Tacos Y Mariscos Ofelia restaurant fails inspection

A small Warner Robins restaurant known for its authentic Mexican cuisine has failed its routine health inspection for a variety of reasons, ranging from lack of hairnets to improper food storage.

The Telegraph reviewed routine health inspections from December 1 to December 31 based on what was reported on the Georgia Department of Public Health online portal.

Tacos Y Mariscos Ofelia at 700 Feagin Mill Road, Suite 100, scored 66 in its routine health inspection on December 7, receiving a “U” rating for “unsatisfactory compliance.”

In its follow-up inspection on December 10, the restaurant rebounded with a perfect score of 100 with an “A” rating for “excellence in food safety.”

State health inspectors award marks based on the number of points deducted from 100, with marks of 69 and below being considered a failure.

Follow-up inspections are required when a restaurant fails its routine inspection and usually take place within 10 days.

Routine inspection

During the routine inspection of Tacos Y Mariscos Ofelia, the pork tamales, salsa, and queso inside a handy cooler were above the temperature required by state regulations in terms of food safety, according to the inspection report.

Also according to the inspection report, the salsa and refried beans were stored in a cooler without a preparation date, as required by state regulations to ensure that the food is eaten, sold or disposed of according to guidelines. Food Safety.

Cinnamon, salt, sugar and rice were discovered on the dry storage shelf with regulations requiring cover to avoid the potential for airborne contamination, according to the report.

The restaurant was also cited for an employee having a mug with a straw and without a lid on a counter next to a cutting board where the queso was being prepared and for two employees preparing food without hair ties appropriate.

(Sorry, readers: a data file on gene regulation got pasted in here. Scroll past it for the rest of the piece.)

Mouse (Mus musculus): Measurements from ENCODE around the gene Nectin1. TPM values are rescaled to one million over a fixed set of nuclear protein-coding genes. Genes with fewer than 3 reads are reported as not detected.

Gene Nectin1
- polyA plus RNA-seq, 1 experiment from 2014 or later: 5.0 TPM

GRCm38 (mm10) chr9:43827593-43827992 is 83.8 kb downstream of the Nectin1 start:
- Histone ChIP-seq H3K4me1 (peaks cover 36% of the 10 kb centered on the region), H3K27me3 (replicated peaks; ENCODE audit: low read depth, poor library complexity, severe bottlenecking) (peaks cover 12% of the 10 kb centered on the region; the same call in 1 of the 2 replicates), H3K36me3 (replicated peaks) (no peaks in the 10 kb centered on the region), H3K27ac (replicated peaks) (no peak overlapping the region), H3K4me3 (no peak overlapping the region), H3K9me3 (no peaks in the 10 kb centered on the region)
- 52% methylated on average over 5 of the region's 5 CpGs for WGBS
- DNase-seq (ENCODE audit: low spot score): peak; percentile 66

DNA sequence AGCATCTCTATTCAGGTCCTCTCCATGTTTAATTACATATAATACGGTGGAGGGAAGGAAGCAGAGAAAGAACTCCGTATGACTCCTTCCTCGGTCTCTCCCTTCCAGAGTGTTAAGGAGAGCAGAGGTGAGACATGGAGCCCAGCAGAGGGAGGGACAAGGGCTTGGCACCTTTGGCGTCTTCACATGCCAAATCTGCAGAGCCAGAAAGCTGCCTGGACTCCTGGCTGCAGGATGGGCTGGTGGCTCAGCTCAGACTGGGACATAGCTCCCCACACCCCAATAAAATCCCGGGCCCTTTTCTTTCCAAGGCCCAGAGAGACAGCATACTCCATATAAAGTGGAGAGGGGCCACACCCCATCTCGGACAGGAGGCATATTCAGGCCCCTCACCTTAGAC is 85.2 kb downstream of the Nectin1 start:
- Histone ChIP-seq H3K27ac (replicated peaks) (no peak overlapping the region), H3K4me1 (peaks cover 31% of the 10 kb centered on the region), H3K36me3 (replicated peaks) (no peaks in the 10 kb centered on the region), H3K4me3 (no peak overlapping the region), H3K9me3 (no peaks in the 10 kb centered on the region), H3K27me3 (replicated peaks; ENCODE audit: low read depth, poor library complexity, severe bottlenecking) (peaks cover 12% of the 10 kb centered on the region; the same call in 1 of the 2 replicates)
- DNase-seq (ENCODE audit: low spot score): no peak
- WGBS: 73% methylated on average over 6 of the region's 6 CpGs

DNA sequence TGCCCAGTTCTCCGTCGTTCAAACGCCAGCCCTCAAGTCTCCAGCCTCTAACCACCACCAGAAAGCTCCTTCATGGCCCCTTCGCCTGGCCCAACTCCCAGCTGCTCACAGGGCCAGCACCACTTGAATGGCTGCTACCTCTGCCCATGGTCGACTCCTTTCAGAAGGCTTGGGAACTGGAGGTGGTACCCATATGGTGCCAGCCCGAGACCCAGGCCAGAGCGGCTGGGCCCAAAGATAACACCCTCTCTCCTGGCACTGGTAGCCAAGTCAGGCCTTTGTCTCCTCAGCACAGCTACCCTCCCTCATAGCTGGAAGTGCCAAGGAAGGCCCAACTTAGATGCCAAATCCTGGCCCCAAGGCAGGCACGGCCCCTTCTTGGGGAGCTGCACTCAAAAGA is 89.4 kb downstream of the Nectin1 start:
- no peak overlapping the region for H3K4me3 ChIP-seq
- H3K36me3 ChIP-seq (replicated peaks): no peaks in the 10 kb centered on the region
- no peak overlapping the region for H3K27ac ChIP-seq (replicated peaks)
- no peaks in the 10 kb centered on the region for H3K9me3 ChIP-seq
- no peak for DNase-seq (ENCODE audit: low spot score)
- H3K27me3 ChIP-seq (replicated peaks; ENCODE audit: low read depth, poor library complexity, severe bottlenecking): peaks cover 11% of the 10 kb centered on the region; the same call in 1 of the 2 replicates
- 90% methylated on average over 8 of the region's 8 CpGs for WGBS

Additionally, rags used to wipe down counters and other equipment surfaces were left on counters instead of being stored as required in buckets of disinfectant, according to the report.

Tacos Y Mariscos Ofelia also failed its routine inspection with a score of 51 on May 25, but returned with a 97 during its required follow-up inspection on May 27.

In 2020, the restaurant received a 97 during a routine inspection in December and an 87 during its routine inspection in November, according to state records online. The restaurant also achieved a perfect score of 100 on its initial inspection in September 2020 before it opened.

Other restaurant notes

Most Houston County restaurants received “A’s” in their routine health inspections in December, while nine received “B’s” and three “C’s.”

In addition, nearly a dozen restaurants that received “A’s” in their routine health inspections also achieved perfect marks of 100, including:

  • Casa Mexico II, 866 Ga. 96, Suite 103, Warner Robins
  • Wendy’s, 1295 South Houston Lake Road, Warner Robins
  • Taco Bell, 419 North Davis Drive, Warner Robins
  • Hibachi Express, 1080 Ga. 96, Suite 600, Warner Robins
  • Sweet of Life, 778 Ga. 96, Suite 130, Bonaire
  • BBQ Monster’s Vending & Catering, 736 Carroll St., Suite 1, Perry
  • Smoothie King, 770 Ga. 96, suite 250, Bonaire
  • Huddle House, 215 Russell Parkway, Warner Robins
  • Papa John’s, 100 North Houston Road, Suite H, Centerville
  • McDonald’s, 1979 Watson Boulevard, Warner Robins
  • China House, 1019 St. Patrick’s Drive, Perry

These food trucks that operate out of Houston County have also won hundreds in routine inspections:

  • D&D Burger, Wings and Things
  • Houston County Kona Ice
  • Phatboy’z smokehouse

Here is how the marks are distributed: “A” for a mark between 90 and 100 and indicates “excellence in food safety”. “B” for a score between 80 and 89, considered as “satisfactory compliance”. “C” for “marginal compliance” based on a score of 70-79. A “U” for “unsatisfactory compliance” is assigned when a restaurant scores 69 or less.

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Becky Purser covers business news, having returned to central Georgia in 2000. She has also covered crime and court primarily in Houston and Peach counties for The Telegraph. She has also covered local government for the Daily Sun when it was a Warner Robins daily, for the Kingsport Times-News in Tennessee, and for the Bristol Herald Courier in Virginia. She graduated from the University of Tennessee-Knoxville with a BA in Communication.
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